Micronutrient Deficiencies

Some clinical symptoms that are observed in anorexia nervosa could be partially explained by micronutrient deficiencies.[30] For example, Suzuki et al.[31] described an association between zinc deficiency and restrictive eating behavior; cases of sensory neuropathy were found in anorexia nervosa patients with vitamin B12 deficiency;[32] fasting can cause neurological complications due to severe vitamin B1 deficiency.[16] Hanachi et al.[30] determined micronutirent status in 374 severely malnourished anorexia nervosa patients and found that zinc deficiency was most prevalent (64.3%), followed by vitamin D (54.2%), copper (37.1%), selenium (20.5%), vitamin B1 (15%), vitamin B12 (4.7%) and vitamin B9 (8.9%). The authors concluded that micronutrients status of anorexia nervosa patients should be monitored and supplemented to prevent deficiency-related complications and improve nutritional status. Prospective studies are needed to explore the symptoms and consequences of each deficiency, which can aggravate the prognosis during recovery.

Prevention and Treatment of Bone Loss

Osteopenia and osteoporosis are common medical findings in anorexia nervosa and their degree depends on the extent and duration of weight loss and starvation.[33] As standard measures, supplementation with vitamin D and calcium are recommended. Dual energy x-ray absorbtiometry (DXA) is the measure of choice to diagnose bone mass density. Major causes of osteopenia and osteoporosis are the endocrine dysregulation associated with underweight, that is hypercortisolism and estrogene deficiency and vitamin D and calcium deficiency.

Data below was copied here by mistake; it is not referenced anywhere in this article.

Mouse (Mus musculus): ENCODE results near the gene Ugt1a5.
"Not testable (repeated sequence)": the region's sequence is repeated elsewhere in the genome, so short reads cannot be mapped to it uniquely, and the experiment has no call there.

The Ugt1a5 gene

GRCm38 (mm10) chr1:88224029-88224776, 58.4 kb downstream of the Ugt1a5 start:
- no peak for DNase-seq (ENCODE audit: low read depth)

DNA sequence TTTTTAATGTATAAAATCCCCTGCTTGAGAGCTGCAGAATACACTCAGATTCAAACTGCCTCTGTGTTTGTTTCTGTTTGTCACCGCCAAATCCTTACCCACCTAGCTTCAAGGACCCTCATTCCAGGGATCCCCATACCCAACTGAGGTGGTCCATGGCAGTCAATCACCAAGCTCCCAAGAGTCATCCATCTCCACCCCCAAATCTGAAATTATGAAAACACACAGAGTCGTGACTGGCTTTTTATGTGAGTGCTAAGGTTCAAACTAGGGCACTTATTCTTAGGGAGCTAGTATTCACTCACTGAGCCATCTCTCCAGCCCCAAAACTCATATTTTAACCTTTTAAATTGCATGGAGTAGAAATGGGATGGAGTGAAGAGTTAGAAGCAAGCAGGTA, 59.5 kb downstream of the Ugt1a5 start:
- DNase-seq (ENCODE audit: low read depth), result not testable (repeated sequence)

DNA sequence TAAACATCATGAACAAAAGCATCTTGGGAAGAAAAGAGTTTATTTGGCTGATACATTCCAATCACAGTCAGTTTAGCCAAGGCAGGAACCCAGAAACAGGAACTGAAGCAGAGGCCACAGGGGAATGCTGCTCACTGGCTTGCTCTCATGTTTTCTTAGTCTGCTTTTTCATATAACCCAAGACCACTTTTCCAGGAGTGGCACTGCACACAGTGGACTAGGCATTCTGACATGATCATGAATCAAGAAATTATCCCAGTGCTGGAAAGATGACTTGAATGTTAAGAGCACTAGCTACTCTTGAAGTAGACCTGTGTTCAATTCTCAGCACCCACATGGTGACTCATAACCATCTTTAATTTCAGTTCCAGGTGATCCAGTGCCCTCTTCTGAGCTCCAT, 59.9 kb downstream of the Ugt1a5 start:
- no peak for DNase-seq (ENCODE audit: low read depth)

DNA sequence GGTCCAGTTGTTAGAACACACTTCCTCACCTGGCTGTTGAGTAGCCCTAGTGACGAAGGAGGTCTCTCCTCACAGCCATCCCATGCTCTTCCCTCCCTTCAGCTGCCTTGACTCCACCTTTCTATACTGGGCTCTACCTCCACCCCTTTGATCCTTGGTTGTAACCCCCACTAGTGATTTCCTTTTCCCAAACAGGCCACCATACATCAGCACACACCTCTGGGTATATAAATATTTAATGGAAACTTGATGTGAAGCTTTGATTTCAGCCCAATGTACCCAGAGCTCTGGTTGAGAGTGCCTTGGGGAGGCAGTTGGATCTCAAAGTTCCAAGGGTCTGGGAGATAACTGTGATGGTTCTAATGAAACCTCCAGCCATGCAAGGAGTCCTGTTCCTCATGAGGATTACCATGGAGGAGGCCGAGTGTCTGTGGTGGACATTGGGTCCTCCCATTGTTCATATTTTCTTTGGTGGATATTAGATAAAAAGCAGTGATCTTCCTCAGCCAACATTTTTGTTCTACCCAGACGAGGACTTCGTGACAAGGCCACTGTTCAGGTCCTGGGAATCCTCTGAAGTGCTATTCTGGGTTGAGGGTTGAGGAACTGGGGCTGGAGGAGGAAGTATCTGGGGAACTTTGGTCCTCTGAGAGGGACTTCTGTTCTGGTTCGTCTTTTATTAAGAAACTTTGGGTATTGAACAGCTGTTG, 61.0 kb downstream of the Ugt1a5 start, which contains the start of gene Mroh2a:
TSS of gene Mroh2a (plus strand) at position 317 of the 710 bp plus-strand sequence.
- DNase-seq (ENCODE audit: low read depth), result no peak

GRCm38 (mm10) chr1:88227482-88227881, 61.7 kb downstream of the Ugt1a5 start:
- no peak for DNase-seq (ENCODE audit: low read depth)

Supplementing estrogene (transdermally) has therefore been recommended in anorexia nervosa to reduce the risk of bone loss. Many patients with anorexia nervosa are using oral contraceptives, which has been criticized for several reasons. First, earlier studies did not prove a protective effect of oral contraceptives on bone mineral density in anorexia nervosa.[34] Second, combined hormonal contraceptives induce cyclic bleeding and may therefore disguise that weight loss causes amenorrhea. This masking may negatively impact on the motivation for further weight gain. In a recent cross-sectional analysis of 301 adult females with anorexia nervosa (99 on oral contraceptives) and 121 age matched healthy controls, however, whole body, lumbar spine, femoral neck, hip and radius bone mineral density values (DEXA and bone turnover markers) were systematically higher in anorexia nervosa patients taking vs. not taking oral contraceptives.[35] These differences even persisted after multiple adjustments. The data further showed that bone mineral density preservation improved with longer durations of oral contraceptives use and shorter delays between disease onset and the start of oral contraceptives. The authors concluded from their data that oral contraceptives might be prescribed for young women with anorexia nervosa to limit bone loss. Although prospective data are sorely needed, the so far rather critical restraint toward oral contraceptives in anorexia nervosa must be challenged.

The Gut Microbiome and Eating Disorders

There is a growing body of literature that implicates a potential role of the gut microbiota in the cause and progression of eating disorders.[36,37] Gut bacteria may act on the gut–brain axis altering appetite control and brain function as part of the genesis of eating disorders.[36] As the illnesses progress, extreme feeding patterns and psychological stress potentially feed back to the gut ecosystem, which can further compromise physiological, cognitive and social functioning. However, the microbiome is a quite complex entity and initial studies analyzing altered microbiomes in patients with anorexia nervosa have reported heterogeneous results.[37] As alterations of the microbiome in anorexia nervosa patients persist after short-term weight restoration,[38] microbiome-directed interventions could become an adjunctive treatment, for example, by special nutritional supplies, use of probiotics or prebiotics or drugs influencing the microbiome.[39]